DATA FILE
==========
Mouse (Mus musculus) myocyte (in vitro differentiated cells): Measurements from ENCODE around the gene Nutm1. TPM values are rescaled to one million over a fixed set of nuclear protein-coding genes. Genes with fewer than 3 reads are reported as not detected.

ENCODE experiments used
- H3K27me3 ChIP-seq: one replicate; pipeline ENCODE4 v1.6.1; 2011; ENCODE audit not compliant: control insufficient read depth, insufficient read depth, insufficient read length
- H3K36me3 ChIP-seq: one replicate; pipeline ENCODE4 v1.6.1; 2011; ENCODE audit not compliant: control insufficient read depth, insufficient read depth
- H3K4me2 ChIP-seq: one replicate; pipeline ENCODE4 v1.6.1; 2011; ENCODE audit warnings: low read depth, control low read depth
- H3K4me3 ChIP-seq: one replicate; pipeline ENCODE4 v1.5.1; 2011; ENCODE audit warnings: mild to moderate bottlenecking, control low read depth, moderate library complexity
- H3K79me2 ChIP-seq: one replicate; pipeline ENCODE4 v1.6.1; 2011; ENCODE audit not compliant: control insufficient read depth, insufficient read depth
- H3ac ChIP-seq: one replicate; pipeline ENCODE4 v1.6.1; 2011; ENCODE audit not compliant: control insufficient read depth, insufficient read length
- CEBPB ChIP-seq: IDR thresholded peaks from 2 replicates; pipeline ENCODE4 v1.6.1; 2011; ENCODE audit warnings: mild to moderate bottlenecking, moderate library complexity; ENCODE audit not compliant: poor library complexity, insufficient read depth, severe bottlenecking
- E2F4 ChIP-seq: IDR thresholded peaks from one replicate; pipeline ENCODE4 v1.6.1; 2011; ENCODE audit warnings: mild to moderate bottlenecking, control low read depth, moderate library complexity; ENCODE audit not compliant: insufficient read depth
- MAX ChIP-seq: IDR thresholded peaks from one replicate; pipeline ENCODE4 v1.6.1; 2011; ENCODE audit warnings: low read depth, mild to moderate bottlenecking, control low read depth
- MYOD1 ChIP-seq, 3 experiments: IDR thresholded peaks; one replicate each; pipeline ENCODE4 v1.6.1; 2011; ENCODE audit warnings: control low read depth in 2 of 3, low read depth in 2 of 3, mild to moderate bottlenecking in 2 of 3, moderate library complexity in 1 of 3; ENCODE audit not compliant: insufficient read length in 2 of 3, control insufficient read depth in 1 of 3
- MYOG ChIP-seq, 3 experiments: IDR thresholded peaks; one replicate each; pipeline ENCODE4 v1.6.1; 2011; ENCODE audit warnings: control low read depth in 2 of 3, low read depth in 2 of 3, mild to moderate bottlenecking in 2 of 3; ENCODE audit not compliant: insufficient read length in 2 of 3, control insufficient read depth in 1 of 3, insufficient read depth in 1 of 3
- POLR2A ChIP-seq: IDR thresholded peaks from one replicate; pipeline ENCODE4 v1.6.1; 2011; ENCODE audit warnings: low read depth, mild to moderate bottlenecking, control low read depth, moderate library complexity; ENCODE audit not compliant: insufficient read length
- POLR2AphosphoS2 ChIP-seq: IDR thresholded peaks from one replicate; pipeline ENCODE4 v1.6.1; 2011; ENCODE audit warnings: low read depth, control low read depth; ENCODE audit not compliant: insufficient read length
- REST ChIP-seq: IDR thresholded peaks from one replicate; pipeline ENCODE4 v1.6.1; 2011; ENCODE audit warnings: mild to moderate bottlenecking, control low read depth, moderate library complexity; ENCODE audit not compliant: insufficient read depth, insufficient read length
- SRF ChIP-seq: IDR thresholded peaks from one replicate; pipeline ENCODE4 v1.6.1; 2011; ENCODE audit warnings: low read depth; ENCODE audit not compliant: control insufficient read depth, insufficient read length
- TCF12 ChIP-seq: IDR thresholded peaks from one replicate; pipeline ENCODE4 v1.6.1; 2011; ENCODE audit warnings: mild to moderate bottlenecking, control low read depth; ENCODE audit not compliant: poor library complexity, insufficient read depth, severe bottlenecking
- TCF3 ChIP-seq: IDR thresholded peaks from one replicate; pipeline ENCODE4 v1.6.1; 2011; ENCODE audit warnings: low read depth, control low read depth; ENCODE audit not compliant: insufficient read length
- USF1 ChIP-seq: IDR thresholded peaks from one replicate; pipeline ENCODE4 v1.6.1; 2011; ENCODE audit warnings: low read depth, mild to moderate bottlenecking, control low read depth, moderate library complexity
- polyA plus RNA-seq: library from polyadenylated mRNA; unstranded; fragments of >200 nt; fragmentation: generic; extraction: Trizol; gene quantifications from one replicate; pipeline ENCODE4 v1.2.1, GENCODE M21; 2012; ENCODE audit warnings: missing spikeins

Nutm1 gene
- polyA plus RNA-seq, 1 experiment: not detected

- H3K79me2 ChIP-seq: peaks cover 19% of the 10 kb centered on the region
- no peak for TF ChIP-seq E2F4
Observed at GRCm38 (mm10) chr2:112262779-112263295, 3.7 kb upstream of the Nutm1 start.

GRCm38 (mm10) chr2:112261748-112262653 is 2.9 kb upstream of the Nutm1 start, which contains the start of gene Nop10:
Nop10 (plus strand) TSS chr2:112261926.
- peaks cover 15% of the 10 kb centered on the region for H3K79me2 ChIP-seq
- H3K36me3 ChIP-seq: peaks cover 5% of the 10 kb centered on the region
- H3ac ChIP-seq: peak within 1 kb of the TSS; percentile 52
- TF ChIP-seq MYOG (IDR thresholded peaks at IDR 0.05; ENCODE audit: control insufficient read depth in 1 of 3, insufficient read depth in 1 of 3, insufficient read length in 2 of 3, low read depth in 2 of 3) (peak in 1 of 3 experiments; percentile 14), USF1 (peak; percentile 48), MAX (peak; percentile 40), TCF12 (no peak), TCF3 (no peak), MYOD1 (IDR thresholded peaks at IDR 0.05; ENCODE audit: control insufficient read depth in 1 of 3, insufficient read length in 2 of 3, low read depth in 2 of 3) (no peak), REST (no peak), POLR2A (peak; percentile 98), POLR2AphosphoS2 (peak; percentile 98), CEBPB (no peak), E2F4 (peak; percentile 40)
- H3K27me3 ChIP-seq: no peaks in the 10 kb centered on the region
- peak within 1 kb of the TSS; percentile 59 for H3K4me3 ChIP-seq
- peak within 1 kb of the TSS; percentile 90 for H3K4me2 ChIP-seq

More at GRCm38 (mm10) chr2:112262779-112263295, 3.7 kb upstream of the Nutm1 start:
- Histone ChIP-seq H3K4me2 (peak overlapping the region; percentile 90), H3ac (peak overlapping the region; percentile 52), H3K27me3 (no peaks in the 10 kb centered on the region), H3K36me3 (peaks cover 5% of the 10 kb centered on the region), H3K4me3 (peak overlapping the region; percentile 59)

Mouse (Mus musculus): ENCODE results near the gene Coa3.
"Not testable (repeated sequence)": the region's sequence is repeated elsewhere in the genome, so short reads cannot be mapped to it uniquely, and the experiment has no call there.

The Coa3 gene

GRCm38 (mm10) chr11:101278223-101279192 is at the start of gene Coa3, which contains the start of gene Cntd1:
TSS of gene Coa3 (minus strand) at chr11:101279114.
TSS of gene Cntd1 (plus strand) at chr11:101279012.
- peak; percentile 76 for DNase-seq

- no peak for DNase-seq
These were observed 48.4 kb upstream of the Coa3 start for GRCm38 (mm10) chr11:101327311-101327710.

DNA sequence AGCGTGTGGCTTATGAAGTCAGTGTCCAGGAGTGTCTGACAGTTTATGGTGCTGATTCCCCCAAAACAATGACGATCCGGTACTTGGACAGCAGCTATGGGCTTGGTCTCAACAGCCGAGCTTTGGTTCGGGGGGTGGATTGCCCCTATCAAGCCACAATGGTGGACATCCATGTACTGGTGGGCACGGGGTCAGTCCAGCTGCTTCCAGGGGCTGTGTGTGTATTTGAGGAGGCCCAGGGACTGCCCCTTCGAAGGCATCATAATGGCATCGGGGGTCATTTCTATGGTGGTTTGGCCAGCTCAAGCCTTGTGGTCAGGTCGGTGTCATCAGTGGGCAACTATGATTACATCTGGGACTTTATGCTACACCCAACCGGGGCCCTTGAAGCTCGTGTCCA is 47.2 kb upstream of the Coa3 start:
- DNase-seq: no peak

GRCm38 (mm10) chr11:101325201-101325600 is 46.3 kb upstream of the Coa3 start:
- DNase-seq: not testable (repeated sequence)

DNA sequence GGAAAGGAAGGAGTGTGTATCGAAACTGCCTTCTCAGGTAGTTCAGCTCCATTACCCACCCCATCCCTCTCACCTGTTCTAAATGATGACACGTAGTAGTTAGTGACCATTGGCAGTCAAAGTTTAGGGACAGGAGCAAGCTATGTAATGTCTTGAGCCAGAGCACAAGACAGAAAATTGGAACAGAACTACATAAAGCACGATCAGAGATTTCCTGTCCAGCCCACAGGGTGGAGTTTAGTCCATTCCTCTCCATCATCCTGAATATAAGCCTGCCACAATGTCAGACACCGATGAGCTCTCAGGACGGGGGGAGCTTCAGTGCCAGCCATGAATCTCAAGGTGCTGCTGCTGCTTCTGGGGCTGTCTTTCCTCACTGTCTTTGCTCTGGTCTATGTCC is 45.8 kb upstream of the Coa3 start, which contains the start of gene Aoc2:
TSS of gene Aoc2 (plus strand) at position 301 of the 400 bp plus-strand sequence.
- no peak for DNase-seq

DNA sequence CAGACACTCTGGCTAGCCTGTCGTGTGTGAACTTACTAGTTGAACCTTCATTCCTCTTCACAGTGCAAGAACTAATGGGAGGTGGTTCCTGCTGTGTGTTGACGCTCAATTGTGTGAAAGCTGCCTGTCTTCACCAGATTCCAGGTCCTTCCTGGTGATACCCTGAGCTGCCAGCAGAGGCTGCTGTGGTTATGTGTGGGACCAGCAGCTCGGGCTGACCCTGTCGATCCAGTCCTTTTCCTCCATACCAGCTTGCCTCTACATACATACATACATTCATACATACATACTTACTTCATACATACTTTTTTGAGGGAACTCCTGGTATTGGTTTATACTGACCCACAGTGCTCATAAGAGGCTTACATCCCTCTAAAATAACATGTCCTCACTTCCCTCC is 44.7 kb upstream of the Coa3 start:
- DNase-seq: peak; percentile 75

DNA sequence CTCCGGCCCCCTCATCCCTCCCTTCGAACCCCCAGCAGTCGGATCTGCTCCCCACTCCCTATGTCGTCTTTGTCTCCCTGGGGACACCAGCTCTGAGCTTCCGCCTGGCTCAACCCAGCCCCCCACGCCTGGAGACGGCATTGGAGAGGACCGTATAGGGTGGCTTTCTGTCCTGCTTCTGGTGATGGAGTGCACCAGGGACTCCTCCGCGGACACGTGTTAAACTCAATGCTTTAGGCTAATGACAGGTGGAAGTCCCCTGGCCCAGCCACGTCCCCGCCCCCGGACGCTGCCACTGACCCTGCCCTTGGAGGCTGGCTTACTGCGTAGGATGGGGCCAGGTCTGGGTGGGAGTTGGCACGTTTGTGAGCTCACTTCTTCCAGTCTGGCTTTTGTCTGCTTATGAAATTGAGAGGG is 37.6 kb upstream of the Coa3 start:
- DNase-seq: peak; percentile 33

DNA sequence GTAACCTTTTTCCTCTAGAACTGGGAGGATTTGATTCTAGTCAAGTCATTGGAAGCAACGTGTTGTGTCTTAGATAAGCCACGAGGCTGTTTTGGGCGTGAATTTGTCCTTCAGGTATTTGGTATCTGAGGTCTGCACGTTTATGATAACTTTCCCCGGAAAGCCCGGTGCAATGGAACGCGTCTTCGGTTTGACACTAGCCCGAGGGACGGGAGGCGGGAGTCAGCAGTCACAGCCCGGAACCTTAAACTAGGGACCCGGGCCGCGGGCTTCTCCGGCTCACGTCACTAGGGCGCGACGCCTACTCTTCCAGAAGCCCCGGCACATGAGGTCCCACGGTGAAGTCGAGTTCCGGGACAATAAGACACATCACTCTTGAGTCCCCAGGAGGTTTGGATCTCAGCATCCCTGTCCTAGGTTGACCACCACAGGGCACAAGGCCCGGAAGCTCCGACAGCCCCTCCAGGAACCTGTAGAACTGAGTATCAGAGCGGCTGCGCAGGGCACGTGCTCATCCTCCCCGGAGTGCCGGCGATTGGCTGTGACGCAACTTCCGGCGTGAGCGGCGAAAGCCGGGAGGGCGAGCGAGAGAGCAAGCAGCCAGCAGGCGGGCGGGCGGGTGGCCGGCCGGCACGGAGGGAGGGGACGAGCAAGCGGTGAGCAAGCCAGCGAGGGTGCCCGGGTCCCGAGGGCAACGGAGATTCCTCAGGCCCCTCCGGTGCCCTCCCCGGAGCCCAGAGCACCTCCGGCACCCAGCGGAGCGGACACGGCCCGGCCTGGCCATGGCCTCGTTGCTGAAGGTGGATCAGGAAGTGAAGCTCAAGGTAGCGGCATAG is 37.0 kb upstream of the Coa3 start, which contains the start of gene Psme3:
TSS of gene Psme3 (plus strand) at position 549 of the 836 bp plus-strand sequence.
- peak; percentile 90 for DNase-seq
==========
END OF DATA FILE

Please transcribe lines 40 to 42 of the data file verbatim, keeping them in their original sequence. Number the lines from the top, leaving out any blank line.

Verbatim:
The Coa3 gene

GRCm38 (mm10) chr11:101278223-101279192 is at the start of gene Coa3, which contains the start of gene Cntd1:
TSS of gene Coa3 (minus strand) at chr11:101279114.